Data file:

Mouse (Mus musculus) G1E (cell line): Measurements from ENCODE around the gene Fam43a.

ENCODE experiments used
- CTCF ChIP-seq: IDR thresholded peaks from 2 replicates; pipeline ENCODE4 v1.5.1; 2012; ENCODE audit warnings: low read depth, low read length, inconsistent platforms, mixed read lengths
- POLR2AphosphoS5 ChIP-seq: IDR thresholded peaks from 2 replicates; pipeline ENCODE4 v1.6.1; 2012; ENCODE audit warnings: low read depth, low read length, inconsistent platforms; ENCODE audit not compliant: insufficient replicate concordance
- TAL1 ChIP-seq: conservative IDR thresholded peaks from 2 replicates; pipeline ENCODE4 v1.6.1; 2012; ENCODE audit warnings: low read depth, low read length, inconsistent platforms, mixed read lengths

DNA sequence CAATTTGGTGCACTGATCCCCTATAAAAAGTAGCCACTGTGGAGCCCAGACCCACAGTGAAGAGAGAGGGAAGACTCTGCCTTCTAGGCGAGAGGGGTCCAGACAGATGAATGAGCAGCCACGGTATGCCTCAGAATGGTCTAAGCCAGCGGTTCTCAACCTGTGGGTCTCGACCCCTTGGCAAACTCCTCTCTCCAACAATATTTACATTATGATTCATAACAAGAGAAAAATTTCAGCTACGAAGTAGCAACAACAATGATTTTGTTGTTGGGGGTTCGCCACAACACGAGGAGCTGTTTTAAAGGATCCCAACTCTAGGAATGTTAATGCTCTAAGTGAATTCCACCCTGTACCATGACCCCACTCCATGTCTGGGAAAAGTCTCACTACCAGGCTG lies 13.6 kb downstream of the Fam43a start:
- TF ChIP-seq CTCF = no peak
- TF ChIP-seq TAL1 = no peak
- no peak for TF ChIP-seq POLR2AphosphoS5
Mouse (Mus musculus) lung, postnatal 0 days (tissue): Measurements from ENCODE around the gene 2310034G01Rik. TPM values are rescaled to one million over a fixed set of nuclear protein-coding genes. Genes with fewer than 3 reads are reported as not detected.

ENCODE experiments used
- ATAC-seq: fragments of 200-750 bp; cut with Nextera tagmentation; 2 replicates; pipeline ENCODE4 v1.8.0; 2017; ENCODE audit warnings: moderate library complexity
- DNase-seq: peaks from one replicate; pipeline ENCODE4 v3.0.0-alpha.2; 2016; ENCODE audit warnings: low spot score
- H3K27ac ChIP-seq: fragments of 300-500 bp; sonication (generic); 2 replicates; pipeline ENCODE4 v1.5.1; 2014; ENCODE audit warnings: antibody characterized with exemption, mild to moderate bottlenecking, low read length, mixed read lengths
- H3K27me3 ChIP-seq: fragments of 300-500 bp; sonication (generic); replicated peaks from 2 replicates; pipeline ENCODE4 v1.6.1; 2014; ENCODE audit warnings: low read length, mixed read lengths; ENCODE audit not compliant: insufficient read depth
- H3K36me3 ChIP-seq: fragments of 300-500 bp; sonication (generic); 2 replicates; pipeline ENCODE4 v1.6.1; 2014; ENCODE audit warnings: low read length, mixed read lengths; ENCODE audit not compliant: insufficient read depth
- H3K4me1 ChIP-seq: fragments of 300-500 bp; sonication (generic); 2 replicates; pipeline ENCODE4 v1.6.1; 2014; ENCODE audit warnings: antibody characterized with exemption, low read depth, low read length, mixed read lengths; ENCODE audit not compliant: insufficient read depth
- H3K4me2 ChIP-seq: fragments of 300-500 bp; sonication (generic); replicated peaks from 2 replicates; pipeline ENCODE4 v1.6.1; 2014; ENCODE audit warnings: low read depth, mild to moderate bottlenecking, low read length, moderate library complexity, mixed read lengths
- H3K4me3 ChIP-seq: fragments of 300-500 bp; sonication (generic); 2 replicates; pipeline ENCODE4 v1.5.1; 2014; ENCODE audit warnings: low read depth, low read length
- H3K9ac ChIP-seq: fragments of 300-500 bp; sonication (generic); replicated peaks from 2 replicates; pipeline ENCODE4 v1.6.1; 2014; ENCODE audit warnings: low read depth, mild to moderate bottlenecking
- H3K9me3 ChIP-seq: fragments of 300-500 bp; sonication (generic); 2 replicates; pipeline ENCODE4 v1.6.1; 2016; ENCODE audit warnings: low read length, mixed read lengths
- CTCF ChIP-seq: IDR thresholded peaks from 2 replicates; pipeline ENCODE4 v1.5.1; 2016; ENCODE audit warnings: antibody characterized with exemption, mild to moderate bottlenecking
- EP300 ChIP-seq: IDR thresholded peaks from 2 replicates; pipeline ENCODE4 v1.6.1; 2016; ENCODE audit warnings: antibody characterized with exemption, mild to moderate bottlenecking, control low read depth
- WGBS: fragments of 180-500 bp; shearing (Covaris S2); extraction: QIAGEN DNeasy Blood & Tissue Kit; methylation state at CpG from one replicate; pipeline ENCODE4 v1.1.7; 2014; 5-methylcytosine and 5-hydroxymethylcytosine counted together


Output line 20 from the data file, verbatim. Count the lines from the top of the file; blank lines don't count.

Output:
- H3K9ac ChIP-seq: fragments of 300-500 bp; sonication (generic); replicated peaks from 2 replicates; pipeline ENCODE4 v1.6.1; 2014; ENCODE audit warnings: low read depth, mild to moderate bottlenecking